Chinese authorities agree to review Ai Weiwei tax case

Chinese artist Ai Weiwei, photographed in November 2010 Chinese authorities will take two months to review Ai Weiwei's tax evasion case

Related Stories

Authorities in China have agreed to Ai Weiwei's request to review a $2.4m (£1.55m) fine imposed by the tax bureau for ''back taxes''.

The outspoken artist was charged with tax evasion linked to his Fake Cultural Development Ltd company in November.

He paid a $1.3m bond required by law for an appeal and his lawyers filed a 9,000-word request last week.

He said officials told him over the phone on Wednesday that the review would be completed in two months.

He was able to pay the bond after some 30,000 supporters sent money to him.

Mr Ai says that the allegations against him are a bid by the authorities to silence his criticism of the government.

The world-renowned artist was arrested in April 2011 and detained for 81 days, his whereabouts unknown.

He was given a gag order when released in June, but continued to tweet and speak to international media. He was then charged with tax evasion.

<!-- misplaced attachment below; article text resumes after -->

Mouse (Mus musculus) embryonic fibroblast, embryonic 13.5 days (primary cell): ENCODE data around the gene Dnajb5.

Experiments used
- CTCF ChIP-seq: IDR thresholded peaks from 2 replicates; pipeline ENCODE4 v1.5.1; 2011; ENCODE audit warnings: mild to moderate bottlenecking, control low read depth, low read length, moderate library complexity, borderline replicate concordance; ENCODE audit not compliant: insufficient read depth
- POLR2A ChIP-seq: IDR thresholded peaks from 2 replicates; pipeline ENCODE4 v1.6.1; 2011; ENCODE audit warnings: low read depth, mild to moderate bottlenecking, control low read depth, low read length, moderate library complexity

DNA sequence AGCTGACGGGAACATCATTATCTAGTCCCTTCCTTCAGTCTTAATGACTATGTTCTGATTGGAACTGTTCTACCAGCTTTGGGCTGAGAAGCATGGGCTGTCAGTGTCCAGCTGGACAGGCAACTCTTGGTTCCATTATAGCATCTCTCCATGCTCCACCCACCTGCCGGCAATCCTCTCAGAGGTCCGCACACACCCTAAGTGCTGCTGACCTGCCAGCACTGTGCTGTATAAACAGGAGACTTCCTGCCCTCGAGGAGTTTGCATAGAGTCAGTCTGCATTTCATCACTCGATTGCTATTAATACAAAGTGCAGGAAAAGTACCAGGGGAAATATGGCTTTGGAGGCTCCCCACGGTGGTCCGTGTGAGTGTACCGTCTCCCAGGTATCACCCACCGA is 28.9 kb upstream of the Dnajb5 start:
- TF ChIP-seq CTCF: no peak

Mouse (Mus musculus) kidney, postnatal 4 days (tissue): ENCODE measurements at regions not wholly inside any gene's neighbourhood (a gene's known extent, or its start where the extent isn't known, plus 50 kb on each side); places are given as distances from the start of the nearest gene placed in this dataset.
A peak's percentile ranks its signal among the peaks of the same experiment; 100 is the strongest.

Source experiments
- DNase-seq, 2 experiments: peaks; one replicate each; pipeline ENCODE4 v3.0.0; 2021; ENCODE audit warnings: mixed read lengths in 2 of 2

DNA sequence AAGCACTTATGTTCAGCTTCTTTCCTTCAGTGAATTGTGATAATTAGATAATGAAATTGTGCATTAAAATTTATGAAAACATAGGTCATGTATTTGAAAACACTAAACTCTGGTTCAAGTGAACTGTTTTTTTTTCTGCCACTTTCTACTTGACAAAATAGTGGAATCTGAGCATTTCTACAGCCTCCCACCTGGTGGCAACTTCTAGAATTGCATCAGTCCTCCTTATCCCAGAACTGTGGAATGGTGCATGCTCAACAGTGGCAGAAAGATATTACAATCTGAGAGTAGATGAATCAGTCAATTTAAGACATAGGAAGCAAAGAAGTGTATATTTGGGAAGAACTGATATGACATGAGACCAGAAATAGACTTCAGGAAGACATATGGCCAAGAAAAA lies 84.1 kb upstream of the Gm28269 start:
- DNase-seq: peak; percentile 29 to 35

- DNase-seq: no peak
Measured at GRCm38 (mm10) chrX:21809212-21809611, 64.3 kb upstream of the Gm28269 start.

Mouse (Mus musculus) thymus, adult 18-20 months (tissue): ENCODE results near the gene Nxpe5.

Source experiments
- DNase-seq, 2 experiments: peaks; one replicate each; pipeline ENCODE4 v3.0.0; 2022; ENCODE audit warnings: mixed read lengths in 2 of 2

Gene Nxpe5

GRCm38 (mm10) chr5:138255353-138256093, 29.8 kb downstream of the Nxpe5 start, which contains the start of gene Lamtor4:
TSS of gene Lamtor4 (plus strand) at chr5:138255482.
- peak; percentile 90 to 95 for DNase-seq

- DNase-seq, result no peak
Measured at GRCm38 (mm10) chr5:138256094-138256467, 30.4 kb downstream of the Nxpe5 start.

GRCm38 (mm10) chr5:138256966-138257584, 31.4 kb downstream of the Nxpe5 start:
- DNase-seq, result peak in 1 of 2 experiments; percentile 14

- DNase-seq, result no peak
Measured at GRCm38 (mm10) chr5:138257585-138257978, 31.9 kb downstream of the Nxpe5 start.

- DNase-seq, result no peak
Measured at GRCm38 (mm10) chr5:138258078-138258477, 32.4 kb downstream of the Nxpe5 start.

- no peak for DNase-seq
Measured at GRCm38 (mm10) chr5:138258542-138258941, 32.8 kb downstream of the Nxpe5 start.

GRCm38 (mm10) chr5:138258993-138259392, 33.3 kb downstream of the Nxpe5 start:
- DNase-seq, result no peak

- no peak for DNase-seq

The artist was named by ArtReview magazine last year as the most powerful artist in the world.

"We hope that the tax bureau will earnestly review the case," Mr Ai's lawyer, Pu Zhiqiang, told AFP.

"If we are not satisfied with the results, we can bring the case to court," he added.

More on This Story

Related Stories

More China stories

RSS

Features

  • Nigel Farage (left) and Douglas CarswellWho's next?

    The Tory MPs being tipped to follow Carswell to UKIP


  • A painting of the White House on fire by Tom FreemanFinders keepers

    The odd objects looted by the British from Washington in 1814


  • Sailing rock in Death ValleyRock and roll

    Mystery of Death Valley's 'sliding rocks' solved - and more tales


  • Chris and Regina Catrambone with their daughter Maria LuisaSOS

    The millionaires who rescue people at sea


  • Plane7 days quiz

    What unusual offence got a Frenchman thrown off a plane?


BBC © 2014 The BBC is not responsible for the content of external sites. Read more.

This page is best viewed in an up-to-date web browser with style sheets (CSS) enabled. While you will be able to view the content of this page in your current browser, you will not be able to get the full visual experience. Please consider upgrading your browser software or enabling style sheets (CSS) if you are able to do so.